Maybe it's just the being unemployed, but I seem to have been doing a bit more reading than usual lately, and had a couple of book thoughts that seemed appropriate to dump here.
So, lately I've read:
The Hunger Games series by Suzanne Collins. I was expecting to enjoy/appreciate these, and I did. It's not (and doesn't pretend to be) high literature, but on the other hand it's quite a bit more than "just" young adult fare, too. Lots of good freedomista observations, with enough leftovers for bickering over the less important details. There's a fair share of suspension of disbelief (as just one example, during the first Hunger Games of the series, Katniss is treed by enemies, for several hours and then overnight...but somehow, nobody thinks simply to light the tree on fire to flush her out) but hey, the story goes on, and usually it does a pretty good job at keeping your attention. The first book stands well enough on its own as an anti-state statement, but it is impressive to see all that happens in the latter half of Mockingjay, to cement the idea that revolution, by itself, is not a sustainable solution to the real problem. That was rather nicely done.
And I also much appreciated the author's attention to a few detail matters such as food, medicine and sustainable trade; this appeared to be more than just an author sticking in a few references--Collins really seemed to weave it integrally into the story, and it came across well.
I look forward to seeing the films, which I understand have been pretty well done.
No Country For Old Men, by Cormac McCarthy. This is my first McCarthy book, oddly enough given his wide acclaim and popularity. All in all, I'm mostly left wondering what the fawningly superlative hubbub is about. I should perhaps withhold judgment about the textual style that omits all quotation marks in dialogue, omits apostrophes in common contractions (but not possessives), and uses improper locutions (e.g., "could of" for "could have", etc.) even in third-omniscient narration, as a deliberate conceit; at least until I've read a second of his works to compare it to. (Perhaps. That style remained actively annoying throughout the book.) I can see what he was going for with the arrangement of Bell's ongoing reminisce set against the main action, but I found it more dissipating than enriching. I can appreciate what was probably a deliberate decision to let the action and dialogue, only, drive characterization for the first good bit of the story, and only add observation and development in down the line, but with me it seems to have backfired at least a bit: the most interesting character interaction of the entire novel was the all-too-short interaction between Chigurh and Wells. And ultimately, I'm not sure I was as moved by the book's core observations as many others seemed to expect me to be. Maybe this is because I've contemplated several of those observations for a number of years now on my own, and have found a peace with them already--or maybe it's just me being ademographic again.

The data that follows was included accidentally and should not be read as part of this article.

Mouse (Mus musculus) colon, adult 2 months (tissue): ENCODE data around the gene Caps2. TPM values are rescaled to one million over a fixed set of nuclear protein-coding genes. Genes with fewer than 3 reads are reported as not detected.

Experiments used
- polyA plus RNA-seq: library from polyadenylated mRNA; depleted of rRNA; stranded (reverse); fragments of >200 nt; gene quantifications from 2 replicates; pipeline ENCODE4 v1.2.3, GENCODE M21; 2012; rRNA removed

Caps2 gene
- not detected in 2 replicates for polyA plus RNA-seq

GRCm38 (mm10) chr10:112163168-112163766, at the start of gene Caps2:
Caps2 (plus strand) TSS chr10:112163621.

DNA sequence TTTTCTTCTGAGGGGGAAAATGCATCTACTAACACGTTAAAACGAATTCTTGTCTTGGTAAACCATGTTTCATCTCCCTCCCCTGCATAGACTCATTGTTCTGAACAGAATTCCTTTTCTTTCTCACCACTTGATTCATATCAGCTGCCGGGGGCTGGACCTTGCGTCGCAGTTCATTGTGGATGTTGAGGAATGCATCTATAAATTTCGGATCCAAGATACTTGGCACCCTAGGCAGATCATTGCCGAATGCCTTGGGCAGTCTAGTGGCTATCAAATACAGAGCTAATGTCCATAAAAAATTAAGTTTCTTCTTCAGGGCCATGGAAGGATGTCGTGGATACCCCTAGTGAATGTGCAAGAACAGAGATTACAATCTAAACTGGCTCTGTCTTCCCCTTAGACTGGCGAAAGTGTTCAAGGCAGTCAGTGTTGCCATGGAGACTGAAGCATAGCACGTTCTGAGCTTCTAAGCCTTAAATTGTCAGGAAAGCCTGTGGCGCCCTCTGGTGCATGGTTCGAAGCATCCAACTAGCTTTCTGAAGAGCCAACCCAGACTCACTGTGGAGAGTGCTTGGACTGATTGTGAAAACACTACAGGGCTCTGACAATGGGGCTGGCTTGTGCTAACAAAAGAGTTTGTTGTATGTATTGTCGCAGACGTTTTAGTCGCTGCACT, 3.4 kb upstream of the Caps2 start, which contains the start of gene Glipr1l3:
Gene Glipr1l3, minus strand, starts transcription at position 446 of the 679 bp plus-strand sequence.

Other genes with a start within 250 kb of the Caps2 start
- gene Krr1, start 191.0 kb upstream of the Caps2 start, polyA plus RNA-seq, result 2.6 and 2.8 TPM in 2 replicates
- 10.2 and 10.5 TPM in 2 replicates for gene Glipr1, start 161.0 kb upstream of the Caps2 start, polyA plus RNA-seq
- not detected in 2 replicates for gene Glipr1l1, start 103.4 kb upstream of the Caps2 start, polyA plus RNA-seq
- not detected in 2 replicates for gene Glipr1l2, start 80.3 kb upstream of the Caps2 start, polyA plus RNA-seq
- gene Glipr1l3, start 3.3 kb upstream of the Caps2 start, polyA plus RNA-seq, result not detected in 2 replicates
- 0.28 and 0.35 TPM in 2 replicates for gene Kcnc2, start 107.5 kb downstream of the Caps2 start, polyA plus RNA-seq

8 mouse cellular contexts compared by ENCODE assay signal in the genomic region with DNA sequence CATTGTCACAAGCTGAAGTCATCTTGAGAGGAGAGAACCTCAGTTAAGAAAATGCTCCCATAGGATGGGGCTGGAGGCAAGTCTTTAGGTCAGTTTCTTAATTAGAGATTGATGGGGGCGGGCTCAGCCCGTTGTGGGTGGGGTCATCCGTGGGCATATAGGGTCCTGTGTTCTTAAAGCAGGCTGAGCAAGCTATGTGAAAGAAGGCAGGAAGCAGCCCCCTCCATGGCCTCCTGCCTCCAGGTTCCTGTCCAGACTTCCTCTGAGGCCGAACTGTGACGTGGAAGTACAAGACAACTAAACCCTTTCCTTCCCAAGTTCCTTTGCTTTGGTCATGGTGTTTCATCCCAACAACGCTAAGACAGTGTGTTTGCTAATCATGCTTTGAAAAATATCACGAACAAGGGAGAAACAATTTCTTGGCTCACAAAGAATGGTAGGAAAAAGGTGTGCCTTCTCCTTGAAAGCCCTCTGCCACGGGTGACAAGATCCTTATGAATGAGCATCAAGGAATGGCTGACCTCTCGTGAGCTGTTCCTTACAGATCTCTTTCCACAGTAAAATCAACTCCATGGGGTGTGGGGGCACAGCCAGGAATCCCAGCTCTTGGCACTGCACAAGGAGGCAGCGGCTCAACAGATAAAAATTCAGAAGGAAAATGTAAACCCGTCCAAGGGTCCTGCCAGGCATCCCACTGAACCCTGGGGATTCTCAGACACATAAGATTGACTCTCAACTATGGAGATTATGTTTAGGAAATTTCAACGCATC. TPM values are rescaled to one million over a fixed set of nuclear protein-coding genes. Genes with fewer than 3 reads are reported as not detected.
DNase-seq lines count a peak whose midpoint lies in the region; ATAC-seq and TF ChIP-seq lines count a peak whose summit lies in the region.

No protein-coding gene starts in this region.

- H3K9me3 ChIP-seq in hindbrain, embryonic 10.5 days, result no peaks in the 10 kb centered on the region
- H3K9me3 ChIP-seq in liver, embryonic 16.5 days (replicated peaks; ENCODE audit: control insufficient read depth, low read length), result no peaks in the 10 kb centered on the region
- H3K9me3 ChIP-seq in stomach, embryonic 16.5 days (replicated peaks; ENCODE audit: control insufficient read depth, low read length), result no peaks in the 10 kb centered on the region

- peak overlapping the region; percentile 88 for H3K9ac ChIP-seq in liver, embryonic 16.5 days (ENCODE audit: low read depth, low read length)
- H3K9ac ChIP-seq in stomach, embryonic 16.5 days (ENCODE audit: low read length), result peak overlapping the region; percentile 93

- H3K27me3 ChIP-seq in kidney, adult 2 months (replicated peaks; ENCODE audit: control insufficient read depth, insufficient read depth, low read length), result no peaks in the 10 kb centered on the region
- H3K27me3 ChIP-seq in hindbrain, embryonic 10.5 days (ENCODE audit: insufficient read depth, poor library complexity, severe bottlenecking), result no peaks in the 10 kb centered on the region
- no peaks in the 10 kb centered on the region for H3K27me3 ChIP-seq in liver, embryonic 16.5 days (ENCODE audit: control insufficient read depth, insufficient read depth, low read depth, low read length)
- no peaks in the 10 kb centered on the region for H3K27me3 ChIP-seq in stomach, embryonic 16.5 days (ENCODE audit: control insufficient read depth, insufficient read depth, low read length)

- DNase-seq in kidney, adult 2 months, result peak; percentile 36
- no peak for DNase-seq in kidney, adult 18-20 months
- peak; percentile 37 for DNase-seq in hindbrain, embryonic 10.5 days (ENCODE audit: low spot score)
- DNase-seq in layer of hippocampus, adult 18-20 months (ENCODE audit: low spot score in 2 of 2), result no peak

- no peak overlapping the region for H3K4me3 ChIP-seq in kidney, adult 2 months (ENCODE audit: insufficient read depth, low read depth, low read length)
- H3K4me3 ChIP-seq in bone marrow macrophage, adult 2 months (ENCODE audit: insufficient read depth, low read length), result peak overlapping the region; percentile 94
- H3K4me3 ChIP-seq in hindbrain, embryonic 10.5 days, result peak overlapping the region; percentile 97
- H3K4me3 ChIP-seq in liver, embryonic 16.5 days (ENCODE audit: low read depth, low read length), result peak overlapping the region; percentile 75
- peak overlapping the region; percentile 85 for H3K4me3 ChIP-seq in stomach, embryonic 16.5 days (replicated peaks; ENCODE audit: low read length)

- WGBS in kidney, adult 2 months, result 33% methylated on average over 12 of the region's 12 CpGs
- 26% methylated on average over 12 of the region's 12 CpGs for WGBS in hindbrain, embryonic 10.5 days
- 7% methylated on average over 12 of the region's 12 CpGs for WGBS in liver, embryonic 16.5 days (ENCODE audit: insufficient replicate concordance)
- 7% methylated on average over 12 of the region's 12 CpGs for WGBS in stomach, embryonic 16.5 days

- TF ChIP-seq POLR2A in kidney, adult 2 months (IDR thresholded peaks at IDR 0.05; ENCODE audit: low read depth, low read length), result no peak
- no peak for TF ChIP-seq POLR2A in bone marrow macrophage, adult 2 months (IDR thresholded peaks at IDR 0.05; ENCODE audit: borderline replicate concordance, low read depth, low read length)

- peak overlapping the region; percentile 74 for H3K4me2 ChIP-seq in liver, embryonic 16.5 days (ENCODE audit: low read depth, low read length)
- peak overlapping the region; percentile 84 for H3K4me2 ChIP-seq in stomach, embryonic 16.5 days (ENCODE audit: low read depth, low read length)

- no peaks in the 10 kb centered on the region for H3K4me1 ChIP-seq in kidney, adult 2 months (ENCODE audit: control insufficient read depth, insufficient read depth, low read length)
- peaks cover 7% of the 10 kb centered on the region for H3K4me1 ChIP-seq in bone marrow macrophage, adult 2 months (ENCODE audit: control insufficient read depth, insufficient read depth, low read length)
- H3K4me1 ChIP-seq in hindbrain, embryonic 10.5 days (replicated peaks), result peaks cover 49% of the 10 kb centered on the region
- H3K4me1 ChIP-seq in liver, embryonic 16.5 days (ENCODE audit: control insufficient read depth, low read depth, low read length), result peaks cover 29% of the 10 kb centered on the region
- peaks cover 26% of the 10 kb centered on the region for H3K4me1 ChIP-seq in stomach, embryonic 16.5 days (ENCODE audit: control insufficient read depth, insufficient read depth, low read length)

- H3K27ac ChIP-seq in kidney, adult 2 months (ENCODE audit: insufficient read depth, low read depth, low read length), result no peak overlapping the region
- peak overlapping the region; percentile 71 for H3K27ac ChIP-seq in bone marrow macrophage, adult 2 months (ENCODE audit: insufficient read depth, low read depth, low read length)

At any rate, it was far from uninteresting, but ultimately I think I was expecting more than I got. As with Hunger Games, now I can see the film, which I understand was well-done.
The Portrait by Iain Pears. Now this is actually my favorite author. Or at least, the author of two of the finest books I have ever read. The Portrait is probably my least favorite of his standalone novels, but that still allows it to be an outstanding piece of work. (It is probably not even fair to compare it to the magnificent tour-de-perspective of An Instance of the Fingerpost, or the you-impossibly-magnificent-bastard punchline of Stone's Fall, but it also may not be possible to resist.) His authorial style here is on full display, and the actual writing challenge of The Portrait must have been intense, given the first-person voice, addressing the you in not-quite-letter style, and given both the topic and expected outcome. And the extended exploration of the roles of artist and critic reminded me of an old description of Paul Bowles' The Sheltering Sky, as "examining what it means to be a tourist versus a traveler". A worthwhile read.